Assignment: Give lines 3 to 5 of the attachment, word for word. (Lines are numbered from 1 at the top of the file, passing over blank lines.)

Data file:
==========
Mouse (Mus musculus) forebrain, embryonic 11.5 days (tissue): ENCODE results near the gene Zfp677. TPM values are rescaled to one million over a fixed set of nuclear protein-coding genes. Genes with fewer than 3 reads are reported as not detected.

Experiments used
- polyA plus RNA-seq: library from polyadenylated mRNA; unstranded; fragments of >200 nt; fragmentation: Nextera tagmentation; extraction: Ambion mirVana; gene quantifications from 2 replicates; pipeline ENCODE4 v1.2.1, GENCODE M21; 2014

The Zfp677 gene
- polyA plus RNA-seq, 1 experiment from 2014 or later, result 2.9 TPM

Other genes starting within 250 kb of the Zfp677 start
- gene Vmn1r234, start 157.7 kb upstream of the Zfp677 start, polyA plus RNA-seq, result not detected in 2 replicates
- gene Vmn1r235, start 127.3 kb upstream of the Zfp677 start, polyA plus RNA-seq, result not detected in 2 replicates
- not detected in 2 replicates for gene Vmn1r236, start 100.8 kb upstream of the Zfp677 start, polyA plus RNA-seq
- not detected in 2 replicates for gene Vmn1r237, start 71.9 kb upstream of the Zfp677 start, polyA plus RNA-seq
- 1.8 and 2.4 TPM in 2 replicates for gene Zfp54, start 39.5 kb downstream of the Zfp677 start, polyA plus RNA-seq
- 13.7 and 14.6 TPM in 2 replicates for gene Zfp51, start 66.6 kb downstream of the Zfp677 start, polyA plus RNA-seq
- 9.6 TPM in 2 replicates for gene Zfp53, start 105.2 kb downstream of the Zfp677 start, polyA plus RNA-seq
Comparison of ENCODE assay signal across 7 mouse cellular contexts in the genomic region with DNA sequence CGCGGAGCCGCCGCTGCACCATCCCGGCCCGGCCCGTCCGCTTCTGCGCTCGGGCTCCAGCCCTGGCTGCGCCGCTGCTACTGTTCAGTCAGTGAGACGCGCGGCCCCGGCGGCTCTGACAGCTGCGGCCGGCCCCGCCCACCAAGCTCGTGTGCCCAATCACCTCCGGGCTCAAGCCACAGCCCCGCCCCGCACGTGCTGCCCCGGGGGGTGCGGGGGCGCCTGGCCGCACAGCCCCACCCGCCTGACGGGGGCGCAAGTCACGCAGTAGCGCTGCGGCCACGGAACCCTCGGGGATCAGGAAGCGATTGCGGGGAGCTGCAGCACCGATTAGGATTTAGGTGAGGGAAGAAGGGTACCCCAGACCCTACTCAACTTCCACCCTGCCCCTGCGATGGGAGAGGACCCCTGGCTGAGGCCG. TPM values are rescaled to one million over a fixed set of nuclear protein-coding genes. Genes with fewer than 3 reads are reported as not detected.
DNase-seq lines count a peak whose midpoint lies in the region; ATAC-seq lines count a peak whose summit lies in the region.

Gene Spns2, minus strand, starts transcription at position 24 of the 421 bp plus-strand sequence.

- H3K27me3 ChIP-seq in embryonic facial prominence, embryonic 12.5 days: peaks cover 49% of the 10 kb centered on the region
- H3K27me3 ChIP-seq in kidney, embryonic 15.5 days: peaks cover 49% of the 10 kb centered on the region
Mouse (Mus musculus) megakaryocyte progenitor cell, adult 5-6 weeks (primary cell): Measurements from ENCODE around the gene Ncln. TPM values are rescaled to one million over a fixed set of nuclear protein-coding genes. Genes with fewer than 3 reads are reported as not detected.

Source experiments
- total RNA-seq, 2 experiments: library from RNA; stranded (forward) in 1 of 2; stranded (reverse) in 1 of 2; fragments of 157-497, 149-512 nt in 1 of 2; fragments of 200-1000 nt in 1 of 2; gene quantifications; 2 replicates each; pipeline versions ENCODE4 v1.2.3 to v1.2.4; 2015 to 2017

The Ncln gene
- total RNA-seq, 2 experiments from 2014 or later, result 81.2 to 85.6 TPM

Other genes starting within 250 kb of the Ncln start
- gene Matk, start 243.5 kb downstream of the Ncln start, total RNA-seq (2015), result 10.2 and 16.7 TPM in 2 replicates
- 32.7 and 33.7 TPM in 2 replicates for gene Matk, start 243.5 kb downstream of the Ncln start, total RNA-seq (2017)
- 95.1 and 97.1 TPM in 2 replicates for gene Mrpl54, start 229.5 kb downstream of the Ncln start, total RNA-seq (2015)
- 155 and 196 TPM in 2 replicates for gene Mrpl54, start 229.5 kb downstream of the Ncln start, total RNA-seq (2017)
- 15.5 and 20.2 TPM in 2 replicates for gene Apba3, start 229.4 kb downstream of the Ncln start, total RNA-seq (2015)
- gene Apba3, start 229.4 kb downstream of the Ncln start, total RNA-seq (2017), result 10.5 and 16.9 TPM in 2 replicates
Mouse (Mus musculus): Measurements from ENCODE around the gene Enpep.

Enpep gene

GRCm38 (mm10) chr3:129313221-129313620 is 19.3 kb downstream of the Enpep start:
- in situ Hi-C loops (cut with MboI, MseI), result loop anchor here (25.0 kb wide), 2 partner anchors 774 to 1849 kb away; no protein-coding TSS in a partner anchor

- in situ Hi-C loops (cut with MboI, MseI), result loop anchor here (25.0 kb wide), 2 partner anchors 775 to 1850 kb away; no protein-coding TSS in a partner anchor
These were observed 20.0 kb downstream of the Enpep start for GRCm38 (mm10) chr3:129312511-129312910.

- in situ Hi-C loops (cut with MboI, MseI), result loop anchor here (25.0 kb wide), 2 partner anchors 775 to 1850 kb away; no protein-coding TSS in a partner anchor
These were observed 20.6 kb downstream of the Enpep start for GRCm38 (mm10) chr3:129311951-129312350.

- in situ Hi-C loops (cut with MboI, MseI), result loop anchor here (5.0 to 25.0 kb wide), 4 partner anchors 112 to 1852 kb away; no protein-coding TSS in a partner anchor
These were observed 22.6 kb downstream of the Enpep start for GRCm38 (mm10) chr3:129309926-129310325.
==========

- polyA plus RNA-seq: library from polyadenylated mRNA; unstranded; fragments of >200 nt; fragmentation: Nextera tagmentation; extraction: Ambion mirVana; gene quantifications from 2 replicates; pipeline ENCODE4 v1.2.1, GENCODE M21; 2014

The Zfp677 gene
- polyA plus RNA-seq, 1 experiment from 2014 or later, result 2.9 TPM